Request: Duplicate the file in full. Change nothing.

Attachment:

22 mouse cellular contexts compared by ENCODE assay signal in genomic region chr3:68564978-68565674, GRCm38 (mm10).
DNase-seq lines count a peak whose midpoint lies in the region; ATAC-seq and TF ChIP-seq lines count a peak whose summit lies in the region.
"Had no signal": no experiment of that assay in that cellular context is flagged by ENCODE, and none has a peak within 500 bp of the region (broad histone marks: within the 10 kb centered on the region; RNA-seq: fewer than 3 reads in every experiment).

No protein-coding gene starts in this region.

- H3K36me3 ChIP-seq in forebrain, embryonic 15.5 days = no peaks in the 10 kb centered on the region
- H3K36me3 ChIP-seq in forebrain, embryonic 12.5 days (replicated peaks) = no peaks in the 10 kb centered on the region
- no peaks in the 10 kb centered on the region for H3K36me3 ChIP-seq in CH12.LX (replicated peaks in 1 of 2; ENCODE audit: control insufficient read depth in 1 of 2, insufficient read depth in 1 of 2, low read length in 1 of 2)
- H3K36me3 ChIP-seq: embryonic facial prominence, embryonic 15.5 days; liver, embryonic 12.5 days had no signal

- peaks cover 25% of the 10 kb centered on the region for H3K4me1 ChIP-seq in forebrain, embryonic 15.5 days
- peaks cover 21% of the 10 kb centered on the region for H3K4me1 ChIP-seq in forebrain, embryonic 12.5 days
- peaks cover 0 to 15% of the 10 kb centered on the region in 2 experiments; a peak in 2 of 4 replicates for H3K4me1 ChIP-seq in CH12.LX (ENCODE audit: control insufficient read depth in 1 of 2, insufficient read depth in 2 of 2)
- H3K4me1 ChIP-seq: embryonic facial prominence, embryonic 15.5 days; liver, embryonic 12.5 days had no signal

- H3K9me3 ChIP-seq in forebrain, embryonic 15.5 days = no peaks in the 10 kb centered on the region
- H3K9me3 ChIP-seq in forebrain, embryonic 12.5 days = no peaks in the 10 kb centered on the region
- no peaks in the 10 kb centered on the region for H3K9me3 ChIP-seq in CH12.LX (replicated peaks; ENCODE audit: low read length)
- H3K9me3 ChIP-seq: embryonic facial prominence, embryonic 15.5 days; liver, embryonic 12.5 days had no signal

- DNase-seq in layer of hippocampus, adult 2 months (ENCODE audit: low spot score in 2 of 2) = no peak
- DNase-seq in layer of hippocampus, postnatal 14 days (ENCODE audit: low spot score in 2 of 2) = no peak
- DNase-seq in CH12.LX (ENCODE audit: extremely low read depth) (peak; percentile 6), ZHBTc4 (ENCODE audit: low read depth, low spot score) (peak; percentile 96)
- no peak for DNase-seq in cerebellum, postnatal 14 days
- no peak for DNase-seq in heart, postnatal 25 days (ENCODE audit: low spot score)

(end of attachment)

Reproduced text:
22 mouse cellular contexts compared by ENCODE assay signal in genomic region chr3:68564978-68565674, GRCm38 (mm10).
DNase-seq lines count a peak whose midpoint lies in the region; ATAC-seq and TF ChIP-seq lines count a peak whose summit lies in the region.
"Had no signal": no experiment of that assay in that cellular context is flagged by ENCODE, and none has a peak within 500 bp of the region (broad histone marks: within the 10 kb centered on the region; RNA-seq: fewer than 3 reads in every experiment).

No protein-coding gene starts in this region.

- H3K36me3 ChIP-seq in forebrain, embryonic 15.5 days = no peaks in the 10 kb centered on the region
- H3K36me3 ChIP-seq in forebrain, embryonic 12.5 days (replicated peaks) = no peaks in the 10 kb centered on the region
- no peaks in the 10 kb centered on the region for H3K36me3 ChIP-seq in CH12.LX (replicated peaks in 1 of 2; ENCODE audit: control insufficient read depth in 1 of 2, insufficient read depth in 1 of 2, low read length in 1 of 2)
- H3K36me3 ChIP-seq: embryonic facial prominence, embryonic 15.5 days; liver, embryonic 12.5 days had no signal

- peaks cover 25% of the 10 kb centered on the region for H3K4me1 ChIP-seq in forebrain, embryonic 15.5 days
- peaks cover 21% of the 10 kb centered on the region for H3K4me1 ChIP-seq in forebrain, embryonic 12.5 days
- peaks cover 0 to 15% of the 10 kb centered on the region in 2 experiments; a peak in 2 of 4 replicates for H3K4me1 ChIP-seq in CH12.LX (ENCODE audit: control insufficient read depth in 1 of 2, insufficient read depth in 2 of 2)
- H3K4me1 ChIP-seq: embryonic facial prominence, embryonic 15.5 days; liver, embryonic 12.5 days had no signal

- H3K9me3 ChIP-seq in forebrain, embryonic 15.5 days = no peaks in the 10 kb centered on the region
- H3K9me3 ChIP-seq in forebrain, embryonic 12.5 days = no peaks in the 10 kb centered on the region
- no peaks in the 10 kb centered on the region for H3K9me3 ChIP-seq in CH12.LX (replicated peaks; ENCODE audit: low read length)
- H3K9me3 ChIP-seq: embryonic facial prominence, embryonic 15.5 days; liver, embryonic 12.5 days had no signal

- DNase-seq in layer of hippocampus, adult 2 months (ENCODE audit: low spot score in 2 of 2) = no peak
- DNase-seq in layer of hippocampus, postnatal 14 days (ENCODE audit: low spot score in 2 of 2) = no peak
- DNase-seq in CH12.LX (ENCODE audit: extremely low read depth) (peak; percentile 6), ZHBTc4 (ENCODE audit: low read depth, low spot score) (peak; percentile 96)
- no peak for DNase-seq in cerebellum, postnatal 14 days
- no peak for DNase-seq in heart, postnatal 25 days (ENCODE audit: low spot score)